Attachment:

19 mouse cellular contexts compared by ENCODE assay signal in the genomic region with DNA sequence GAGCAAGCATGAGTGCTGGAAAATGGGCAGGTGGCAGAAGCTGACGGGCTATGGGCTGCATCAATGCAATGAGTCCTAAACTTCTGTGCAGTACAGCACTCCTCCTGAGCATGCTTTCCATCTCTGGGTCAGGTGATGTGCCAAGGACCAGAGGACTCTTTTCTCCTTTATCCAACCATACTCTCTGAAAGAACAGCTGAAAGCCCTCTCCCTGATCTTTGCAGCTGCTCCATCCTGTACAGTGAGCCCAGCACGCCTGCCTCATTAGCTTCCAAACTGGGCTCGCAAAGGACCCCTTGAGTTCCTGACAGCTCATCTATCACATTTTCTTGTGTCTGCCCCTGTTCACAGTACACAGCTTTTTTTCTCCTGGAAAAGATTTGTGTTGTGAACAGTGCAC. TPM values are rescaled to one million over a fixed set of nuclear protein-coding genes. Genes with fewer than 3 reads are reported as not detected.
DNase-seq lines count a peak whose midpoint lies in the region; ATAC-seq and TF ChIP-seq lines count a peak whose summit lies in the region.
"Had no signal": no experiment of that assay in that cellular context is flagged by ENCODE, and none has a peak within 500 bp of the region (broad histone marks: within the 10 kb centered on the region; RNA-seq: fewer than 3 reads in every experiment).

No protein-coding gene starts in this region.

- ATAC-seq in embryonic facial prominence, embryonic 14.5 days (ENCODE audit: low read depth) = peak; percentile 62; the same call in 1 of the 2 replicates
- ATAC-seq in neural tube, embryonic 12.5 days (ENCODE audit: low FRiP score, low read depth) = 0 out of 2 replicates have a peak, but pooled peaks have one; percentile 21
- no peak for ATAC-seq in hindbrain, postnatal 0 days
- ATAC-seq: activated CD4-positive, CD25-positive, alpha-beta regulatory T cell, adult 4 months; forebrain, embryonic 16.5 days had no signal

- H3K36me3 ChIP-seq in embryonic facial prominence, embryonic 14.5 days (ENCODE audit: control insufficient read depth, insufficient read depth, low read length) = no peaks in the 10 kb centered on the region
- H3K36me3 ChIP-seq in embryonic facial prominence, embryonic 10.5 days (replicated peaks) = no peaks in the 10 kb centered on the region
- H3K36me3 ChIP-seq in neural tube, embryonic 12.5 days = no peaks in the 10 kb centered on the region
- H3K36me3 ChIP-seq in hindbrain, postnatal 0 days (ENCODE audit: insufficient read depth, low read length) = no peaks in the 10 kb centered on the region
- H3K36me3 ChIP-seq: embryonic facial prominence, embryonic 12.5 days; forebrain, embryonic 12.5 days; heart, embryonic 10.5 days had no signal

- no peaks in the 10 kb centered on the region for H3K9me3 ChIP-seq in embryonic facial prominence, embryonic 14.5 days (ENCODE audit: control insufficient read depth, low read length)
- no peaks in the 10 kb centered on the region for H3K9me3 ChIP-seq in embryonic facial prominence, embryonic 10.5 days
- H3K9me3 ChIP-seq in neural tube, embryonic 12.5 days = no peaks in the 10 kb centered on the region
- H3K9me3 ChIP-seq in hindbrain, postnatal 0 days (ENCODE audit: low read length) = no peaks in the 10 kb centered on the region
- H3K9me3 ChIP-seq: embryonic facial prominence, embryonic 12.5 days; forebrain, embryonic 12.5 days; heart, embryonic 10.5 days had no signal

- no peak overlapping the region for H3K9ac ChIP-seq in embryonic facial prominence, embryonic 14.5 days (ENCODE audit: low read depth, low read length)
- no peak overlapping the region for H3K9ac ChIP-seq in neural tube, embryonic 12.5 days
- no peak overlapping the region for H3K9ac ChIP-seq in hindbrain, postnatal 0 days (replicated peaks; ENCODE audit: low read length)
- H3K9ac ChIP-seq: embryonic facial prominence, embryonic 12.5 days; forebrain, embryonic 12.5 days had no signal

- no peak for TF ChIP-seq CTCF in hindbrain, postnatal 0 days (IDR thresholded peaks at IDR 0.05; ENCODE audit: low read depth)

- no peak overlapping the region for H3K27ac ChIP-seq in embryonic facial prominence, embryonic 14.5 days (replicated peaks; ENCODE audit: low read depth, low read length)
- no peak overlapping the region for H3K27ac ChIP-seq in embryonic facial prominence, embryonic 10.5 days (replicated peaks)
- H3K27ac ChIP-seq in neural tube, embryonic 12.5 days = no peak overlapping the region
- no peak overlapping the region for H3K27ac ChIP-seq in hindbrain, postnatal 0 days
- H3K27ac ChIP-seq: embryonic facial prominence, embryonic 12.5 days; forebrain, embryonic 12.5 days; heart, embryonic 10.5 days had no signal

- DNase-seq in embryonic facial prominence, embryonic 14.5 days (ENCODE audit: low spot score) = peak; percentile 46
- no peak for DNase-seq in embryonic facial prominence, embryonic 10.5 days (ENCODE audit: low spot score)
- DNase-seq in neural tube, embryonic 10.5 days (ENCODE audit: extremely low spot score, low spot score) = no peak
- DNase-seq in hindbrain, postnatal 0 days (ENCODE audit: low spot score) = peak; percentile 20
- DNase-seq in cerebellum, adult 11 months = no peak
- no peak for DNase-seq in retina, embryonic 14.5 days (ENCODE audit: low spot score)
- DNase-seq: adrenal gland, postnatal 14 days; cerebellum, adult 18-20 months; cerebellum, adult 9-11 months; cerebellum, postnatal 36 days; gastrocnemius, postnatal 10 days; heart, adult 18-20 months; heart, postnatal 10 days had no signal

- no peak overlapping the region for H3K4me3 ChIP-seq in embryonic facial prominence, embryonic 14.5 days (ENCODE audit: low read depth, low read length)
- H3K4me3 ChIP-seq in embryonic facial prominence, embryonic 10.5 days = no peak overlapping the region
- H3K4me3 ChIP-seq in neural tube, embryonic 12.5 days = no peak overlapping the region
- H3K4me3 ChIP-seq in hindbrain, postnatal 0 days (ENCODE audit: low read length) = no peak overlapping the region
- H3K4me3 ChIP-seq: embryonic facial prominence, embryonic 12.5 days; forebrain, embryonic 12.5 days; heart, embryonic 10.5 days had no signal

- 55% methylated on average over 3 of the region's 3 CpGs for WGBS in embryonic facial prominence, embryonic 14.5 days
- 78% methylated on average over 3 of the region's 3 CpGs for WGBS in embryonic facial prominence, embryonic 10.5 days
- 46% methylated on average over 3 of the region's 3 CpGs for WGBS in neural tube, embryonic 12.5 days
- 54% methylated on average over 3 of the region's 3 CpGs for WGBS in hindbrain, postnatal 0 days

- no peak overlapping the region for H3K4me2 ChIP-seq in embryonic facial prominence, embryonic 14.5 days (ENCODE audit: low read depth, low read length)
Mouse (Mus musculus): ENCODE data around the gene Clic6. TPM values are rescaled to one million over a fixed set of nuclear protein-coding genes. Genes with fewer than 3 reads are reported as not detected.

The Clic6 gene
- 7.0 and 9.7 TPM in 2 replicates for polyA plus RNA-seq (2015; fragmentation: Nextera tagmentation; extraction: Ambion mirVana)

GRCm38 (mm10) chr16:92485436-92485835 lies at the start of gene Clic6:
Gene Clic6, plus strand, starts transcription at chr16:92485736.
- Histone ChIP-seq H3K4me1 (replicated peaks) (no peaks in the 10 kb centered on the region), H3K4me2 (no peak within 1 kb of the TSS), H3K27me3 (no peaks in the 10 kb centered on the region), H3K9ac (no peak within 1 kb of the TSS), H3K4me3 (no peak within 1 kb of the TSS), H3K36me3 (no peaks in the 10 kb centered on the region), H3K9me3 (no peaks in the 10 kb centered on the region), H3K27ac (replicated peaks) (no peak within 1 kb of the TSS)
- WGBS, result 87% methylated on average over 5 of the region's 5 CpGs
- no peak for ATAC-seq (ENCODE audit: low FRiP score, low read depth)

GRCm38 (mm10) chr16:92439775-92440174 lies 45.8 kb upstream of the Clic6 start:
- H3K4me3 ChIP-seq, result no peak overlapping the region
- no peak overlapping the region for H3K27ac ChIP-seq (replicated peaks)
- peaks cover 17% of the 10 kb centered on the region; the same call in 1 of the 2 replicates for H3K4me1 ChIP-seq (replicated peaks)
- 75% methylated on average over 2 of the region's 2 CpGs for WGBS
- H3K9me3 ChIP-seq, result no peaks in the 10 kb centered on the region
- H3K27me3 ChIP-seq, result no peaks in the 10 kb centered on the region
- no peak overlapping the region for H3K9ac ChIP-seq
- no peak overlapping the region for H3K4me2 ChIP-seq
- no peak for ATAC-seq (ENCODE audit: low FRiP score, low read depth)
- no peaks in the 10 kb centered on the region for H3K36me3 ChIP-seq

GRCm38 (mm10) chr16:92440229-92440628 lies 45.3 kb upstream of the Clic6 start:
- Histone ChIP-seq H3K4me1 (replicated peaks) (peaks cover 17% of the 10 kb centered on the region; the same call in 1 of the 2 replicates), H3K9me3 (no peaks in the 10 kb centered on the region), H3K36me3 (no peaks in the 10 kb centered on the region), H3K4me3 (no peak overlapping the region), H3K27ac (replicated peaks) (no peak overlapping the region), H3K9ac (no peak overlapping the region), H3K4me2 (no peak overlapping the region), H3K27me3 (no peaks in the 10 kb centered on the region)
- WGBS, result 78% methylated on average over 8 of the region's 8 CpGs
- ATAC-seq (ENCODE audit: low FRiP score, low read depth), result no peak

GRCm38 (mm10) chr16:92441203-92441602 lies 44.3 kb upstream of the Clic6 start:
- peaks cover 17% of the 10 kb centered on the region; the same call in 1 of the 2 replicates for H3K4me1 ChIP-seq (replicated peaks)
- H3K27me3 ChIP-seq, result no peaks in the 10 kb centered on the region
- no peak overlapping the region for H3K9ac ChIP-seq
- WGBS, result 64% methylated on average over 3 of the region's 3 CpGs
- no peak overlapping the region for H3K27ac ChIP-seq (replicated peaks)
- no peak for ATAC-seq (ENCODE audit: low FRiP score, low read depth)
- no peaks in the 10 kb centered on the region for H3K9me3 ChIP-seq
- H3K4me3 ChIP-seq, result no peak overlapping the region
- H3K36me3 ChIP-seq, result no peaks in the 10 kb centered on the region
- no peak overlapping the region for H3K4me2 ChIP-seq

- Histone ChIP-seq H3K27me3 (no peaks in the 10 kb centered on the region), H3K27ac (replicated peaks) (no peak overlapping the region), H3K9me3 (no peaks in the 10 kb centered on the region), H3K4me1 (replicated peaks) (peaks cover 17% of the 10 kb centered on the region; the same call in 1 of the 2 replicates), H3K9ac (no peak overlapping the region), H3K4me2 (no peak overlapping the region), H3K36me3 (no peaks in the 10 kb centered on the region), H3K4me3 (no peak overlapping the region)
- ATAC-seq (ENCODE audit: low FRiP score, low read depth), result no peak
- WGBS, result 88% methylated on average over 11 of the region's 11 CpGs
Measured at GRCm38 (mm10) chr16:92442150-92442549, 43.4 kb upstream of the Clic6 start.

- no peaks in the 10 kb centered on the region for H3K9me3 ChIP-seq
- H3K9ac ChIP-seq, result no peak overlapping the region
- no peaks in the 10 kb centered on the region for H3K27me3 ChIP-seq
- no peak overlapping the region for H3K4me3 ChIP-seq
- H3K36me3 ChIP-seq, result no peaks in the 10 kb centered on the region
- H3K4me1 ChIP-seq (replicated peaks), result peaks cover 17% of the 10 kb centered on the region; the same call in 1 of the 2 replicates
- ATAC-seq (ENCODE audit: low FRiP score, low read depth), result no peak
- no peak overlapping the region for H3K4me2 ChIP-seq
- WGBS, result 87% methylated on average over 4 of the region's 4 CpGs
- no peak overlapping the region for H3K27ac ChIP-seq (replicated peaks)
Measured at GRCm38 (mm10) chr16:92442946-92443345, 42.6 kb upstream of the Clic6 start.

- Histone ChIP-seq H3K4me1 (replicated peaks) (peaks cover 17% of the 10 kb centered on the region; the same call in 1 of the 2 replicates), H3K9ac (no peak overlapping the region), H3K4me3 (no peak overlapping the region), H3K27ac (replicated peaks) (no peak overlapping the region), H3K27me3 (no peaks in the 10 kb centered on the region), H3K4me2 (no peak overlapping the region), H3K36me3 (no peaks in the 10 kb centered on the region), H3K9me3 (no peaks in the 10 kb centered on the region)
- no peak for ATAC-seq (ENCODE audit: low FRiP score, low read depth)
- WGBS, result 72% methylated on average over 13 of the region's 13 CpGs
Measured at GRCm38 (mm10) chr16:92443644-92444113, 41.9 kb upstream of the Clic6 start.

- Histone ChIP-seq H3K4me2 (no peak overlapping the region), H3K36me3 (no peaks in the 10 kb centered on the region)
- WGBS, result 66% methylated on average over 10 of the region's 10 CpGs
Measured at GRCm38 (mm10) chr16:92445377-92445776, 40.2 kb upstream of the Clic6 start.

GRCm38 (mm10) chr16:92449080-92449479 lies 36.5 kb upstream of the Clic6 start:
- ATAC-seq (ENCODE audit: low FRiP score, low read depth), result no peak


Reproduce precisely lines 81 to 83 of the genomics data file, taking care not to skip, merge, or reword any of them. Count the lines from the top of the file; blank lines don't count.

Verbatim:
- ATAC-seq (ENCODE audit: low FRiP score, low read depth), result no peak
- WGBS, result 88% methylated on average over 11 of the region's 11 CpGs
Measured at GRCm38 (mm10) chr16:92442150-92442549, 43.4 kb upstream of the Clic6 start.